Who am I?

I love Aotearoa New Zealand books! Our writers are brave, feisty, original - and living in ‘the land of the long white cloud’ at the bottom of the globe gives us a unique take on the world that permeates through everything we write. But we struggle to get our voices heard internationally, so far from the rest of you! This is your chance to push out your boundaries and explore stories that derive from a culture very different from your own, while sharing the same human emotions that bring us all together. As one of these writers, I challenge you to check us out – you won’t be disappointed!


I wrote...

Singing Home The Whale

By Mandy Hager,

Book cover of Singing Home The Whale

What is my book about?

The extraordinary story of how the arrival of a baby orca whale threatens to tear apart a fishing community and forever changes the life of the boy who finds it.

Will Jackson is hiding out, a city boy reluctantly staying with his uncle in small town New Zealand while he struggles to recover from a brutal attack and the aftermath of a humiliating Youtube clip gone viral. After he discovers a young abandoned orca his life is further thrown into chaos when he rallies to help protect it against hostile locals. The boy and whale develop a unique bond, forged by Will’s love of singing. An exciting plot-driven story full of drama, tension, and romance, this magical book captures both heart and mind from start to finish.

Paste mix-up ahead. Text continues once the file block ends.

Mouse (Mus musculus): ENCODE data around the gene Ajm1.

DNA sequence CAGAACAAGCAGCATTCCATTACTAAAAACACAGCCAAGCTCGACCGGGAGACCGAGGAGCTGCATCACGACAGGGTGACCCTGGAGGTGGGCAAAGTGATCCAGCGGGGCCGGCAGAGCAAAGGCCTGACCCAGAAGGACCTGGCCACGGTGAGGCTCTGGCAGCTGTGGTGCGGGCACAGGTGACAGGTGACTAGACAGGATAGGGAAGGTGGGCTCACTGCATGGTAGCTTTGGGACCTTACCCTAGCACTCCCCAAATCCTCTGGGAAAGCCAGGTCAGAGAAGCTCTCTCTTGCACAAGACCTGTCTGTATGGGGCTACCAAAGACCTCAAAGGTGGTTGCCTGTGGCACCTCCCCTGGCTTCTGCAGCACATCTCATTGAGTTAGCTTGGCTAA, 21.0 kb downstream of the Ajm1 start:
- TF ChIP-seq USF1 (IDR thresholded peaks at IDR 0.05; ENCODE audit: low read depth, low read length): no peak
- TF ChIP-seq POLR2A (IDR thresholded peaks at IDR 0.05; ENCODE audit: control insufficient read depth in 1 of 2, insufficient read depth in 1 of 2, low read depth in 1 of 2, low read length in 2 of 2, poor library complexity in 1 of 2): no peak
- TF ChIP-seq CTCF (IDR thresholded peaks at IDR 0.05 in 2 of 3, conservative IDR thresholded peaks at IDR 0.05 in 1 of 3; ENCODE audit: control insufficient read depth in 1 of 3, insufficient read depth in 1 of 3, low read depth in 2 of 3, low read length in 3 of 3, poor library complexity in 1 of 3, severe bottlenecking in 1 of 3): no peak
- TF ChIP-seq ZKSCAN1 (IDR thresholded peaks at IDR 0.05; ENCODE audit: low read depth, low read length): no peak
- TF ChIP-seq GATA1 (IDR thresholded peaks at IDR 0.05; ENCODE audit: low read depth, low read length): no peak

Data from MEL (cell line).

I Am Not Esther (The Esther Series)

By Fleur Beale,

Book cover of I Am Not Esther (The Esther Series)

This gripping psychological thriller centers around a girl who is caught up in a religious cult, her name changed and all her supports ripped away. How will she survive this? Will she be able to escape? Still in print after 20 years, this book won the Storylines Gaelyn Gordon Award for a Much-loved Book 2009.


Who am I?

I love Aotearoa New Zealand books! Our writers are brave, feisty, original - and living in ‘the land of the long white cloud’ at the bottom of the globe gives us a unique take on the world that permeates through everything we write. But we struggle to get our voices heard internationally, so far from the rest of you! This is your chance to push out your boundaries and explore stories that derive from a culture very different from your own, while sharing the same human emotions that bring us all together. As one of these writers, I challenge you to check us out – you won’t be disappointed!


I wrote...

Singing Home The Whale

By Mandy Hager,

Book cover of Singing Home The Whale

What is my book about?

The extraordinary story of how the arrival of a baby orca whale threatens to tear apart a fishing community and forever changes the life of the boy who finds it.

Will Jackson is hiding out, a city boy reluctantly staying with his uncle in small town New Zealand while he struggles to recover from a brutal attack and the aftermath of a humiliating Youtube clip gone viral. After he discovers a young abandoned orca his life is further thrown into chaos when he rallies to help protect it against hostile locals. The boy and whale develop a unique bond, forged by Will’s love of singing. An exciting plot-driven story full of drama, tension, and romance, this magical book captures both heart and mind from start to finish.

Under the Mountain

By Maurice Gee,

Book cover of Under the Mountain